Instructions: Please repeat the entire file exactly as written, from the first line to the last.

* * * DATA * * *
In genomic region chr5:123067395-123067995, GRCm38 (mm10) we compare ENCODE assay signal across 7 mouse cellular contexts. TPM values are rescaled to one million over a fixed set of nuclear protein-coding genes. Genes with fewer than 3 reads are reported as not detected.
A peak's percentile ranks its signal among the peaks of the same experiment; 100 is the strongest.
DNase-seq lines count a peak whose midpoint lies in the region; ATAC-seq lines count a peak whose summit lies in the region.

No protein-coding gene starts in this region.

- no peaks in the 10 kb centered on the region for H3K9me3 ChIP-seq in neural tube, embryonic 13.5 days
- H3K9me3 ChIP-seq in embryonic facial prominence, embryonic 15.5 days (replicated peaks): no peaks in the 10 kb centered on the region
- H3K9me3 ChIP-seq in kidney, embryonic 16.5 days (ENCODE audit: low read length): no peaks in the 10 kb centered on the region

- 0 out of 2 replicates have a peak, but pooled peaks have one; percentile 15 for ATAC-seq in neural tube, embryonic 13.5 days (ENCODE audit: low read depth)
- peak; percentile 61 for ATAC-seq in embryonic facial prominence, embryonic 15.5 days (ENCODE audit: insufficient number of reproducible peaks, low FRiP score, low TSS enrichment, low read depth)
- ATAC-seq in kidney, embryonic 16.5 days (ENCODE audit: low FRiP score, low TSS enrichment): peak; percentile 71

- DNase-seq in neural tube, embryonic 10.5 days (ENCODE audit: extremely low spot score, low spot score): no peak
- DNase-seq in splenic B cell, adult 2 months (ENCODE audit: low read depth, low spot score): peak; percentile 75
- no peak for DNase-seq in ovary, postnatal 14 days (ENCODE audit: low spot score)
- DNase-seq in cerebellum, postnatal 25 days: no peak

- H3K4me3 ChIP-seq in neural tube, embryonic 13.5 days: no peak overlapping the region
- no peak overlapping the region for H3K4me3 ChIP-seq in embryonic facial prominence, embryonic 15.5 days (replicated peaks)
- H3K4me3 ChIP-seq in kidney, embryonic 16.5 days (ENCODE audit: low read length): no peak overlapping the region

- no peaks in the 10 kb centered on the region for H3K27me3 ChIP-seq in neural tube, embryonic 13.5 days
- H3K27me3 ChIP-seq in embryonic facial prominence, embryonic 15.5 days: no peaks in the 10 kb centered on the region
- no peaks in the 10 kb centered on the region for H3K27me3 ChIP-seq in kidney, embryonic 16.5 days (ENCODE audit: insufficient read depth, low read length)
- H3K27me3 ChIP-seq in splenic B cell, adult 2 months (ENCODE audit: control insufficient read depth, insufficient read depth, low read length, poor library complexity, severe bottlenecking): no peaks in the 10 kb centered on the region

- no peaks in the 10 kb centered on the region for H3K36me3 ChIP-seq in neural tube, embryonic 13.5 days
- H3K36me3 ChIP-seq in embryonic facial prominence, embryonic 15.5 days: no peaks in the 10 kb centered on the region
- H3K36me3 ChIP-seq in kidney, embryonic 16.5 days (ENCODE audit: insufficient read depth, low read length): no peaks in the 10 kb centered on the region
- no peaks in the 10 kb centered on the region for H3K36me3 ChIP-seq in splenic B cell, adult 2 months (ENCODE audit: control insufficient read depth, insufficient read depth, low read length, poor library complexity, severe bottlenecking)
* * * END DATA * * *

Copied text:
In genomic region chr5:123067395-123067995, GRCm38 (mm10) we compare ENCODE assay signal across 7 mouse cellular contexts. TPM values are rescaled to one million over a fixed set of nuclear protein-coding genes. Genes with fewer than 3 reads are reported as not detected.
A peak's percentile ranks its signal among the peaks of the same experiment; 100 is the strongest.
DNase-seq lines count a peak whose midpoint lies in the region; ATAC-seq lines count a peak whose summit lies in the region.

No protein-coding gene starts in this region.

- no peaks in the 10 kb centered on the region for H3K9me3 ChIP-seq in neural tube, embryonic 13.5 days
- H3K9me3 ChIP-seq in embryonic facial prominence, embryonic 15.5 days (replicated peaks): no peaks in the 10 kb centered on the region
- H3K9me3 ChIP-seq in kidney, embryonic 16.5 days (ENCODE audit: low read length): no peaks in the 10 kb centered on the region

- 0 out of 2 replicates have a peak, but pooled peaks have one; percentile 15 for ATAC-seq in neural tube, embryonic 13.5 days (ENCODE audit: low read depth)
- peak; percentile 61 for ATAC-seq in embryonic facial prominence, embryonic 15.5 days (ENCODE audit: insufficient number of reproducible peaks, low FRiP score, low TSS enrichment, low read depth)
- ATAC-seq in kidney, embryonic 16.5 days (ENCODE audit: low FRiP score, low TSS enrichment): peak; percentile 71

- DNase-seq in neural tube, embryonic 10.5 days (ENCODE audit: extremely low spot score, low spot score): no peak
- DNase-seq in splenic B cell, adult 2 months (ENCODE audit: low read depth, low spot score): peak; percentile 75
- no peak for DNase-seq in ovary, postnatal 14 days (ENCODE audit: low spot score)
- DNase-seq in cerebellum, postnatal 25 days: no peak

- H3K4me3 ChIP-seq in neural tube, embryonic 13.5 days: no peak overlapping the region
- no peak overlapping the region for H3K4me3 ChIP-seq in embryonic facial prominence, embryonic 15.5 days (replicated peaks)
- H3K4me3 ChIP-seq in kidney, embryonic 16.5 days (ENCODE audit: low read length): no peak overlapping the region

- no peaks in the 10 kb centered on the region for H3K27me3 ChIP-seq in neural tube, embryonic 13.5 days
- H3K27me3 ChIP-seq in embryonic facial prominence, embryonic 15.5 days: no peaks in the 10 kb centered on the region
- no peaks in the 10 kb centered on the region for H3K27me3 ChIP-seq in kidney, embryonic 16.5 days (ENCODE audit: insufficient read depth, low read length)
- H3K27me3 ChIP-seq in splenic B cell, adult 2 months (ENCODE audit: control insufficient read depth, insufficient read depth, low read length, poor library complexity, severe bottlenecking): no peaks in the 10 kb centered on the region

- no peaks in the 10 kb centered on the region for H3K36me3 ChIP-seq in neural tube, embryonic 13.5 days
- H3K36me3 ChIP-seq in embryonic facial prominence, embryonic 15.5 days: no peaks in the 10 kb centered on the region
- H3K36me3 ChIP-seq in kidney, embryonic 16.5 days (ENCODE audit: insufficient read depth, low read length): no peaks in the 10 kb centered on the region
- no peaks in the 10 kb centered on the region for H3K36me3 ChIP-seq in splenic B cell, adult 2 months (ENCODE audit: control insufficient read depth, insufficient read depth, low read length, poor library complexity, severe bottlenecking)